It’s a thought that we’ve all had – if you could relive the day over, what would you do differently? What changes would you make, for yourself and for others? “Before I Fall” plays with this idea of time, decision and action. It follows the story of Sam (Zoey Deutch), one of the most enviable girls in high school, who dies suddenly in a car accident only to wake the next morning, living the same day of her death. Through trial and error, frustration and experimentation, Sam has no choice but to think about her life, purpose and actions in a new way, in order to make a change not only for herself, but for those around her.
The film begins like any other high-school-focused story. There are the popular girls, who absolutely love making sure others know when and where they don’t belong. There are the jocks, the nerds and the dark, artsy types. You get the drill – it’s basically a recap of High School Musical’s “Stick to the Status Quo” jam. The main characters, however, are deeper than you would expect. We discover why Lindsay (Halston Sage), the ringleader of the girl squad, is always defensive; we see how much the girls truly care for one another, and how they are, at the end of the day, loyal, understanding friends. Sam experiences extreme changes in perspective and personality that feel valid, not forced. Finally, the tormented artist, Juliet (Elena Kampouris), ends up being the main catalyst in the film, and unearths the often unspoken dangers of high school bullying and emotional well-being.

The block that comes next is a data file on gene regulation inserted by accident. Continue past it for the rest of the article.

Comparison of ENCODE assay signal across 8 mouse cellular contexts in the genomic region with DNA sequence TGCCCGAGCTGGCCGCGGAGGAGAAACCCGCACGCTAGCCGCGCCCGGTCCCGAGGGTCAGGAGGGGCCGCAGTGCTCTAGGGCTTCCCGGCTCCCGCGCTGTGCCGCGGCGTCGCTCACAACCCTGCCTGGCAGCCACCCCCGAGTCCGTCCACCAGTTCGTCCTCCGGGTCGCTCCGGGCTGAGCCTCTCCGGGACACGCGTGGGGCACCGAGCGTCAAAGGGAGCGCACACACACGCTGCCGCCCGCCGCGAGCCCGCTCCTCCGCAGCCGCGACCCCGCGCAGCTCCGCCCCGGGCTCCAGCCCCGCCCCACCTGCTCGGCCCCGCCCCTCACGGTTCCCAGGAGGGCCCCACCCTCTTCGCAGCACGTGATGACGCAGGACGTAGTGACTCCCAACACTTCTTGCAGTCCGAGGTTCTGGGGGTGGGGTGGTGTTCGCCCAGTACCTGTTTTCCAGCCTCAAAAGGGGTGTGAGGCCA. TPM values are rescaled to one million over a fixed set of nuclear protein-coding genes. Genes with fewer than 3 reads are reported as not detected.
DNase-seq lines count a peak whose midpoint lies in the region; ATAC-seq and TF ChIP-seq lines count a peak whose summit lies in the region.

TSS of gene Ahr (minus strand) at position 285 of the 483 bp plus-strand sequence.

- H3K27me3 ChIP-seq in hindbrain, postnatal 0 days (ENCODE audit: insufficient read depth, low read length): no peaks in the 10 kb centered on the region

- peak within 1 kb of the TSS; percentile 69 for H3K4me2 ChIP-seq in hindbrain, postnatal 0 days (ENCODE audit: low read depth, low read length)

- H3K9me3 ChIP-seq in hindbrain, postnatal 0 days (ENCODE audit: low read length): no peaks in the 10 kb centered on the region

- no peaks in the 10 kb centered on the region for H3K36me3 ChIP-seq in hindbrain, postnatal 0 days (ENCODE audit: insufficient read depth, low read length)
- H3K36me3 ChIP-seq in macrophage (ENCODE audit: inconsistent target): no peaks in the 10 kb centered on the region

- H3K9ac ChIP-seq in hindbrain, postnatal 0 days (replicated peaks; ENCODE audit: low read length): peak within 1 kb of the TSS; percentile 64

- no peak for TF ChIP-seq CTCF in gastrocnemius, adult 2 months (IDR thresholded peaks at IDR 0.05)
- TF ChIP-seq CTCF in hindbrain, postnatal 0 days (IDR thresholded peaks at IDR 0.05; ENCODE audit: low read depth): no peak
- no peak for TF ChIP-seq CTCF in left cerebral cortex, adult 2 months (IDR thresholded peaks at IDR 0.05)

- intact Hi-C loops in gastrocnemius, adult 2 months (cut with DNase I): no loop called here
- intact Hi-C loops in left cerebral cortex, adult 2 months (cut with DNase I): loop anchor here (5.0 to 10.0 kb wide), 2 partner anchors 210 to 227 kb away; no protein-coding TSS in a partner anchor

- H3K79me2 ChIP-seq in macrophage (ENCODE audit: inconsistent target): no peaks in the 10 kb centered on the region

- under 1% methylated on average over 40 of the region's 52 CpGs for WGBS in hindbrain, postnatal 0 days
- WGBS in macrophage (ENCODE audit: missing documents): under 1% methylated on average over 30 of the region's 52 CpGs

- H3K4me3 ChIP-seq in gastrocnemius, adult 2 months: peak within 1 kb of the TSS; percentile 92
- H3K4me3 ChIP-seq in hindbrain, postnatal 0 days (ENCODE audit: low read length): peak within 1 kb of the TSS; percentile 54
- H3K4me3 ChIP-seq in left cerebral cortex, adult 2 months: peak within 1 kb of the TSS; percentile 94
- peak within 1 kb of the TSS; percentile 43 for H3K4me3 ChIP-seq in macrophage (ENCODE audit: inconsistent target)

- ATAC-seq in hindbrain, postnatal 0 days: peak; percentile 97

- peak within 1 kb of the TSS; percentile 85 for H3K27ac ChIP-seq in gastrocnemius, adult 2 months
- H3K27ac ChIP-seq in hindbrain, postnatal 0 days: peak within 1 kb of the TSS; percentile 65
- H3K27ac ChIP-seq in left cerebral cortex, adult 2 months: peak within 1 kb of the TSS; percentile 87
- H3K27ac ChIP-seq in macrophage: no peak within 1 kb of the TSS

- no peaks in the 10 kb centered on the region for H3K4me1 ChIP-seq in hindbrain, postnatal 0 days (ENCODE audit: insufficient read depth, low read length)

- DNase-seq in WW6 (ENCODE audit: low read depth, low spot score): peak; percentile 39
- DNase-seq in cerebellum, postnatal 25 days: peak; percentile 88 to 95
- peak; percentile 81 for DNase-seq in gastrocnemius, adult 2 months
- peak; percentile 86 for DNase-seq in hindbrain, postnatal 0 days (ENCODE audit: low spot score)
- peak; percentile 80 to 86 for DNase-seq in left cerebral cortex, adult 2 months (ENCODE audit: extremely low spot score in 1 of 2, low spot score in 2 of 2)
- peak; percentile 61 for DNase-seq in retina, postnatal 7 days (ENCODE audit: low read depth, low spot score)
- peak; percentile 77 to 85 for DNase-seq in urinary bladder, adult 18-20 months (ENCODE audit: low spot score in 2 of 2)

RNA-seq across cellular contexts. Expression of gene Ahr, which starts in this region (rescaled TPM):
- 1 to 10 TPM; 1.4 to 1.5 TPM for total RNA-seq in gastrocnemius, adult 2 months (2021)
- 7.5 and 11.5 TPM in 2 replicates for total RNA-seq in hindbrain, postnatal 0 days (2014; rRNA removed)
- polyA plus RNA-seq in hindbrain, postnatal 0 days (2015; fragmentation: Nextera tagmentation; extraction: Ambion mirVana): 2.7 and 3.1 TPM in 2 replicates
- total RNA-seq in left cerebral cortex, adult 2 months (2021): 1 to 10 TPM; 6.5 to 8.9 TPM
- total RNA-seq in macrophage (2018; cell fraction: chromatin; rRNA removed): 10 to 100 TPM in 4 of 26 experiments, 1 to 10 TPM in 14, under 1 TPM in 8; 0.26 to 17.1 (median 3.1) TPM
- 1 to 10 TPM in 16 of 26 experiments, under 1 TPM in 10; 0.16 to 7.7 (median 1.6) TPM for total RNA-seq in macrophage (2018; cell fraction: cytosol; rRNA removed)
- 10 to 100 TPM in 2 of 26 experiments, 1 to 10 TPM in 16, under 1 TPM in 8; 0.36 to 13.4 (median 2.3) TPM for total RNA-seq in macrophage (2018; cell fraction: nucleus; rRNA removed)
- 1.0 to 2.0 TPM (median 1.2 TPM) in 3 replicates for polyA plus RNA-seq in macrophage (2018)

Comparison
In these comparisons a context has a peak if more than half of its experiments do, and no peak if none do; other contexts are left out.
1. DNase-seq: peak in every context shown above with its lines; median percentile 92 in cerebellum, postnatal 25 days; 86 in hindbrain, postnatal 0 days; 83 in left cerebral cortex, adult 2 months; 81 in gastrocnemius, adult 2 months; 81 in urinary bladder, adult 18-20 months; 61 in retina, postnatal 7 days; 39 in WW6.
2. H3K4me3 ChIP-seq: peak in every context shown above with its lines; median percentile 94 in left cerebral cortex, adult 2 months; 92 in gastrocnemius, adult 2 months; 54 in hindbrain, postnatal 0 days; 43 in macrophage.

The cinematography, however, offers promise for something more. Set in the Pacific Northwest, the shots are full of expansive forestry, and the color scheme of the film is almost entirely pale blues and similar monotone colors, giving the story an eerie ambiance that coincides well the “hipster”/grunge Tumblr scene. It’s more mature, more serious – telling the audience that the film will have a broader message to get across than “why can’t we all be friends?”
The plot of the film was, for the most part, predictable. I mean, reliving the day over and over again to learn a lesson is not a new idea – shout-out to Bill Murray’s “Groundhog Day”, circa 1993. However, I do feel that director Russo-Young did a good job at returning to that narrative in a way relevant to audiences too young for Murray. By centering the story around a conventional high school narrative of the “us vs. them,” he showed how interconnected we all are, and how our decisions can impact all of those around us.
Overall, the film was better than I expected it to be, but still quite predictable. The cinematography was beautiful, but the plot itself felt a bit overdone. Even so, there were points in the film that felt fresh and new, including Juliet’s reactions to the mean girls, how Sam sticks up for herself and others against her best friend, Lindsay, and the elements of surprise that led to a better understanding of each of the characters and how their minds work. “Before I Fall” is the scoop of vanilla ice cream at a dessert shop – not bad, but definitely not a sundae.
Rating: 4 out of 5 stars